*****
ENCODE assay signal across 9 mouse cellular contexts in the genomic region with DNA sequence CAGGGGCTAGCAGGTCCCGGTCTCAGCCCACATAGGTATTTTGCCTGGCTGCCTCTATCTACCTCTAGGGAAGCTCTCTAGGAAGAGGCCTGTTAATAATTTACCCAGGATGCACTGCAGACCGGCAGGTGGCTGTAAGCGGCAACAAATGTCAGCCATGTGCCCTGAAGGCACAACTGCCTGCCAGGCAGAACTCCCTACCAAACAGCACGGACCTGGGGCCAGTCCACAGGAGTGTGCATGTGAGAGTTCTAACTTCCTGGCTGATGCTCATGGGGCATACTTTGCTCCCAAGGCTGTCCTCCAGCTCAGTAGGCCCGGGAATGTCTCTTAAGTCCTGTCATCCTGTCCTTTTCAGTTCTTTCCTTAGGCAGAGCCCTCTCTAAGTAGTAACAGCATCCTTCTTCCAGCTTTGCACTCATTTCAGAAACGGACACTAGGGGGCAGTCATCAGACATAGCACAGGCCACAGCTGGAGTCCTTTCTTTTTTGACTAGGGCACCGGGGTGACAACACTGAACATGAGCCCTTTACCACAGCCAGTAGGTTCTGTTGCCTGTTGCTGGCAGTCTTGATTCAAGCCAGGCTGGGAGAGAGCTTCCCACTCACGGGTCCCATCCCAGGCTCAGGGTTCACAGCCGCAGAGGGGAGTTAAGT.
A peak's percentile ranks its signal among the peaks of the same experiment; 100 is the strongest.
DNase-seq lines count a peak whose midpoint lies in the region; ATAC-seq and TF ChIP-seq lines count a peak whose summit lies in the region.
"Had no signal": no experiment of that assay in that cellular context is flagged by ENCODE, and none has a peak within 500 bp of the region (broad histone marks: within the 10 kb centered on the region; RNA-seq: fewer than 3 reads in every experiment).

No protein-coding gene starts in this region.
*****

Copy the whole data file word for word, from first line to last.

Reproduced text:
ENCODE assay signal across 9 mouse cellular contexts in the genomic region with DNA sequence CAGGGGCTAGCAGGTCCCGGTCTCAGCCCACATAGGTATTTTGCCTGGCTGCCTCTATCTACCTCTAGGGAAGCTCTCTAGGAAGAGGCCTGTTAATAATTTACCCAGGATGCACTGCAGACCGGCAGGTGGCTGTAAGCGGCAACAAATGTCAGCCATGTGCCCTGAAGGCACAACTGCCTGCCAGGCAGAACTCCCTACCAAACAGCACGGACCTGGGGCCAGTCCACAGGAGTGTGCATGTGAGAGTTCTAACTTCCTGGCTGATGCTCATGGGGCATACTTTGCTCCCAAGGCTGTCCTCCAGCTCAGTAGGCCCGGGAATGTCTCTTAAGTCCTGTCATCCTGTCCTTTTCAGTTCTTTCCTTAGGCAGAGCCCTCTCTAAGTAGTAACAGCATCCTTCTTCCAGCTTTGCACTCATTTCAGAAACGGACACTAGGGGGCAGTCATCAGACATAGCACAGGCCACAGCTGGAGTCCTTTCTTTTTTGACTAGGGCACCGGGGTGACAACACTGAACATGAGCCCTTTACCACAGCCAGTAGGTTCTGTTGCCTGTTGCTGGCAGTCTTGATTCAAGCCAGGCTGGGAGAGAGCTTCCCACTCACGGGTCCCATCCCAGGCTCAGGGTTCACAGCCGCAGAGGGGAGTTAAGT.
A peak's percentile ranks its signal among the peaks of the same experiment; 100 is the strongest.
DNase-seq lines count a peak whose midpoint lies in the region; ATAC-seq and TF ChIP-seq lines count a peak whose summit lies in the region.
"Had no signal": no experiment of that assay in that cellular context is flagged by ENCODE, and none has a peak within 500 bp of the region (broad histone marks: within the 10 kb centered on the region; RNA-seq: fewer than 3 reads in every experiment).

No protein-coding gene starts in this region.